Knowing What is and isn’t Dog Yelping
When trying to understand what your dog is communicating to you, it’s important to figure out whether or not dog yelping is actually occurring. Some dogs may sound like they’re yelping when they’re actually just barking, and a bark usually has a much different meaning than a yelp.
By spending plenty of time interacting with your dog, you’ll quickly learn how to tell the difference between their different sounds. If they are barking or whining but it sounds like a yelp, you can work on learning what this communication method means for them as well.
Contact Heart + Paw if You’re Curious about Dog Yelping
If your dog is yelping, it is important to first determine whether or not they could be sick or in pain. If you rule out all possibilities of pain, then you can move on to other potential communication needs form the list above. At the end of the day, dog yelping means that your pet is trying to communicate something to you. This could range from them being in pain to simply acting out as normal behavior.
Understanding your dog’s communication can be tricky, but with time, you are sure to get the idea of what they’re trying to tell you when they yelp. If you have any other questions or concerns, however, you may want to reach out to your vet or to a professional trainer for more information.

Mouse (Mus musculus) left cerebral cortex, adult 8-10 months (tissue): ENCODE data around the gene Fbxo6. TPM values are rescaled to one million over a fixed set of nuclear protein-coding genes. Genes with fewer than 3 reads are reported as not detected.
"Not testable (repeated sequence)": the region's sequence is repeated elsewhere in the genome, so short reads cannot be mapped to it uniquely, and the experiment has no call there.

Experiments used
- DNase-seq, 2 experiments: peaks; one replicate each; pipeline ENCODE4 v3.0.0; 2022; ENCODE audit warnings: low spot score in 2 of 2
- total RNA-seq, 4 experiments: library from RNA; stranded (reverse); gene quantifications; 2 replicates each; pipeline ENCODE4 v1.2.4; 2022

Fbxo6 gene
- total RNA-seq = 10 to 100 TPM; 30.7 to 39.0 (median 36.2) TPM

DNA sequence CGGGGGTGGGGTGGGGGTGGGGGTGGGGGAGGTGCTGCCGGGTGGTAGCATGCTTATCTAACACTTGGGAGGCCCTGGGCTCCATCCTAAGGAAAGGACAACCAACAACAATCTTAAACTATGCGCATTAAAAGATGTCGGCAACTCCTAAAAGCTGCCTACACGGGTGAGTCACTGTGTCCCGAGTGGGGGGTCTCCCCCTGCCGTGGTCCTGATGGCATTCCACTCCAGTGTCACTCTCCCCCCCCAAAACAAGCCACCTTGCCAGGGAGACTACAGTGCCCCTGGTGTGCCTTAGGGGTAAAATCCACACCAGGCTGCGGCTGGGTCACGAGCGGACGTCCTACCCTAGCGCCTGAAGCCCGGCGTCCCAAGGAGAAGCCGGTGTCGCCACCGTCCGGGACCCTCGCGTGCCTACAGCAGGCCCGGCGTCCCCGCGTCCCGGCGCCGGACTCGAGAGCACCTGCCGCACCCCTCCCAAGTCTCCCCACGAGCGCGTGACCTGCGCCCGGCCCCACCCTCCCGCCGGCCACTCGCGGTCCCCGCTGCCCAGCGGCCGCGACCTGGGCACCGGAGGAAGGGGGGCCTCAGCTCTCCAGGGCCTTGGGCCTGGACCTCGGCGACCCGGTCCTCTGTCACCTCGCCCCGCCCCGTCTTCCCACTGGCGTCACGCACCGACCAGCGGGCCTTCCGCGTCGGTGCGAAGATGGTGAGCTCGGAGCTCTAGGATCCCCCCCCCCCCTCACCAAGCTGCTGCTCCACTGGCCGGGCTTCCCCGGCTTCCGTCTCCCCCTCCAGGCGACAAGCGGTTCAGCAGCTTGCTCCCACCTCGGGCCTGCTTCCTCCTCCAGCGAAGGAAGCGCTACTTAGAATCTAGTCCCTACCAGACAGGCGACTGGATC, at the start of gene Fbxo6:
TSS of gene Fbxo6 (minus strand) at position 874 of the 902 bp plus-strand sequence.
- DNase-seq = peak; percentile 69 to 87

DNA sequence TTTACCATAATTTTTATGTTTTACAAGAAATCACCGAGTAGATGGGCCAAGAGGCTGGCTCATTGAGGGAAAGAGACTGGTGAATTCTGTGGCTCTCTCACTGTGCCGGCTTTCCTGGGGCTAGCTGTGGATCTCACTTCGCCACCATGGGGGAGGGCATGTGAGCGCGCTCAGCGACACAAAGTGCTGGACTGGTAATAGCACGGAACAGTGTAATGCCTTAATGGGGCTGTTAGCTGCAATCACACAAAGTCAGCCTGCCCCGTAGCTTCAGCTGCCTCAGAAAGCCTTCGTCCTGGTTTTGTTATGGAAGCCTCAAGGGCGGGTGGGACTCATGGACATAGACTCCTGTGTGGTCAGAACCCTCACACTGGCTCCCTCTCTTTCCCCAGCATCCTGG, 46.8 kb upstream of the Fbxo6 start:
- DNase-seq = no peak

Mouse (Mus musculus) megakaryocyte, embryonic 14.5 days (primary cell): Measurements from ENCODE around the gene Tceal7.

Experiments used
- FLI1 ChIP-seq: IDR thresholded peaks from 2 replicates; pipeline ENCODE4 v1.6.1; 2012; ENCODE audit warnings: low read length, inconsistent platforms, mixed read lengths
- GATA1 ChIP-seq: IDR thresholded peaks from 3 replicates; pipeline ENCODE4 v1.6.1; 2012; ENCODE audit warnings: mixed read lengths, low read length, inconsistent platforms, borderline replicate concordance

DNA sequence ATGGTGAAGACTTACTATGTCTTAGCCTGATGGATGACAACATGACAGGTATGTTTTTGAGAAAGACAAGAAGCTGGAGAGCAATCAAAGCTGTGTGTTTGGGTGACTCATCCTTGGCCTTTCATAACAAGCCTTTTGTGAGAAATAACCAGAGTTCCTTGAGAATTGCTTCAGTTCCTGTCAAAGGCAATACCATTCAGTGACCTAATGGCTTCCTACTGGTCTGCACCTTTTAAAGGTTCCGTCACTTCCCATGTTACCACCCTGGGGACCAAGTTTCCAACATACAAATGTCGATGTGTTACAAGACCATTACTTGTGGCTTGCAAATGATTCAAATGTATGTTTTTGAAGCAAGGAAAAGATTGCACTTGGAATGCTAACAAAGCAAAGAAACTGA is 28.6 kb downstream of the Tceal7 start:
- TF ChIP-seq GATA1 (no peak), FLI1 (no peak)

Even though dog yelping can be very normal in pets, it’s important to know the true reason why they’re behaving this way so you know the best way to respond. If you’re not sure what’s causing your dog to make these sounds, book an appointment with our Heart + Paw team today. All of our locations have compassionate veterinary professionals who will get to the bottom of your dog’s behavior and determine if additional care is needed.
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Heart + Paw was founded in 2018 by Chief Veterinary Officer Dr. George Melillo, who currently serves the Mid-Atlantic area. Heart + Paw offers a combination of veterinary care, pet grooming, and dog daycare to help be a resource in your pet parenthood journey.